INFOGRAPHIC: Brown signs legislation creating two tiers of college tuition, for the rich and the poor

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Students protest two-tiered education system at Santa Monica Community College last year
Photo screen capture of protest video by Corsair Online

For six California community colleges, when the classes get crowded, those with money will get in, and the poor will struggle. 

On Oct. 10, Gov. Jerry Brown signed Assembly Bill 955, allowing six allegedly overcrowded community colleges to charge $200 per unit instead of the state-mandated $46 for their most in-demand classes. 

The bill was sponsored by Assemblymember Das Williams (D- Santa Barbara), and would effect College of the Canyons, Crafton Hills College, Long Beach City College, Oxnard College, Pasadena City College, and Solano Community College. But state officials and local activists fear this is the first step towards steeply increasing community college fees.

At a California Community College Board of Governors meeting last month, state Chancellor Brice Harris said the tuition hikes could lead to less funding from Sacramento.

“The next time the budget goes in the tank, they’ll tell (us), 'we can’t give it to you, tell your colleges to raise fees,'” he said. “We have had historically free and open equal access. This bill fundamentally changes that equation."

When reached for comment, a spokesperson for Harris said he was unavailable.

Shanell Williams, student trustee at City College of San Francisco and an activist who's fought student inequality at the state level before, echoed Harris' sentiments back when AB955 was first on the table. “AB955 creates a system of haves and have nots,” she said. “Students that cannot afford to pay more will essentially be denied access."

A two-tiered payment system was tried once before at Santa Monica College last year. Students protested and were pepper sprayed in an incident that blew up in the news media.

In light of the new tuition hike, we've created an infographic to help put the new costs in context. Check it out below, and link to it directly here.

For our previous coverage on AB955, click here.


Comments

If parents and kids aren't willing to regard education as the number one priority for their dollars, then they do not deserve to succeed.

Posted by Guest on Oct. 17, 2013 @ 4:11 pm

is paying the rent, the second may be having food to eat. Do they still not deserve to succeed? (Let me guess: it is their fault the parents and their children are in that position, right?)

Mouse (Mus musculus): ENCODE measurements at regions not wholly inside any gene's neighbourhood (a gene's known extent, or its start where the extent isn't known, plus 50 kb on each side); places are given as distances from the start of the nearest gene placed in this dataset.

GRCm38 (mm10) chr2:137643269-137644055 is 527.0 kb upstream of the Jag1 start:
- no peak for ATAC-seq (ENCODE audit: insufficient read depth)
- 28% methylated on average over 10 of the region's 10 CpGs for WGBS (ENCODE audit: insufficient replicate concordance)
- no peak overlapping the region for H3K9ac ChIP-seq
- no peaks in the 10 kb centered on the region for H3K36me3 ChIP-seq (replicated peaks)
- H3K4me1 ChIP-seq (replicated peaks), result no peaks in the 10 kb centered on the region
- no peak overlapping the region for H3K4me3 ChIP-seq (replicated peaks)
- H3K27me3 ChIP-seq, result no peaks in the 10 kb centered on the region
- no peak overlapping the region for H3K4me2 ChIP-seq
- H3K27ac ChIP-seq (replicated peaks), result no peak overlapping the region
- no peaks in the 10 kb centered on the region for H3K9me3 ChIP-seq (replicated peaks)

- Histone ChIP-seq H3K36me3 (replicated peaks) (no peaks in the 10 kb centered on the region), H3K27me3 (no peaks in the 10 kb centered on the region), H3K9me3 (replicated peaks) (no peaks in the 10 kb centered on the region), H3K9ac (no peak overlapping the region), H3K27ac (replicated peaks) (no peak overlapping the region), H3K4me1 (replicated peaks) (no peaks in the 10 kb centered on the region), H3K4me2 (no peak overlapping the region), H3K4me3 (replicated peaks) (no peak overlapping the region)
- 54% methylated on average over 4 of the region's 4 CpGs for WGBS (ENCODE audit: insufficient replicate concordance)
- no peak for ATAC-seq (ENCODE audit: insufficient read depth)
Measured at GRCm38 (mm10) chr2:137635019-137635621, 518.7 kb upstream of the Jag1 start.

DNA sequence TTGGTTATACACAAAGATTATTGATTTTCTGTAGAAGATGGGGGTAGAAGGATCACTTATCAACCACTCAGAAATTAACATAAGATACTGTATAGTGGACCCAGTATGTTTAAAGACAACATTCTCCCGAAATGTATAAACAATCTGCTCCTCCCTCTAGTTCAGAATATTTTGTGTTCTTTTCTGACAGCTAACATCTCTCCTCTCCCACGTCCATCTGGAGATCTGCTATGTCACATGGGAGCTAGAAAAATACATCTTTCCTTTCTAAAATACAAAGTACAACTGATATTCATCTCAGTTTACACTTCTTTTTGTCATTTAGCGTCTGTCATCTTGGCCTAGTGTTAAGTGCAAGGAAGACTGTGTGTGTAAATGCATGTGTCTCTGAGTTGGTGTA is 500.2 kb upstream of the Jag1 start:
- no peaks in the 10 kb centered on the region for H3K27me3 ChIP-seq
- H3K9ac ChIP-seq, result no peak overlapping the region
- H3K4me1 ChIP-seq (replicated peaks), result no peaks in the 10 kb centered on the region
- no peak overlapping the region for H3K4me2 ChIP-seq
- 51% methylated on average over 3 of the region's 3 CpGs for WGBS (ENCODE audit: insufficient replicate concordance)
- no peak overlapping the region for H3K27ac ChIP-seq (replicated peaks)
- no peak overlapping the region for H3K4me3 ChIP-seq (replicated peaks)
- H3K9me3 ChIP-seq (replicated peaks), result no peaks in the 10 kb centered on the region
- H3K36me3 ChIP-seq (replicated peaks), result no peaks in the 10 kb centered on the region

BTW: at what age as a child or teenager did you regard education as your number one priority for your dollar?

Posted by Guest III on Oct. 17, 2013 @ 7:59 pm

this is simply a barricade against trolls

it is a signpost to indicate to the reader that other anonymous posters on this thread are beginning to purposely diminish the conversation into repetitive reactionary hyperbole, and/or petty, mean spirited personal attacks and irrelevant bickering

the barrier is put in place to signal that there is probably little point in reading more replies in the thread past this point

proceed at your own risk

Posted by x on Oct. 17, 2013 @ 10:08 pm

this is simply a barricade against trolls

it is a signpost to indicate to the reader that other anonymous posters on this thread are beginning to purposely diminish the conversation into repetitive reactionary hyperbole, and/or petty, mean spirited personal attacks and irrelevant bickering

the barrier is put in place to signal that there is probably little point in reading more replies in the thread past this point

proceed at your own risk

Posted by xyz on Oct. 17, 2013 @ 10:09 pm

The purpose of the community college is to allow the 'community' to attend. That means the standards for entry are intended to be 'democratic' --open to all. Let's face it the four year college is a meritocracy--those with the brains only need apply...

A three credit course at $46/credit comes close to $138. Clearly, there is a limit to what the student can affortd.

Given that for many people, the community college is a means to attain entry level employment or to upgrade what skills they have, or to prepare themselves for the four year college, or to begin the college experience on a budget--$200 a credit/hour puts that experience out of the financial range of many people --already stressed out financially with low paying jobs or even unemployed.

Nobody comes out a winner with $200/credit... This is a half-baked piece of legislation...

Posted by StevenTorrey on Oct. 18, 2013 @ 7:10 am

Even a low-rated community college.

Posted by Guest on Oct. 18, 2013 @ 7:33 am

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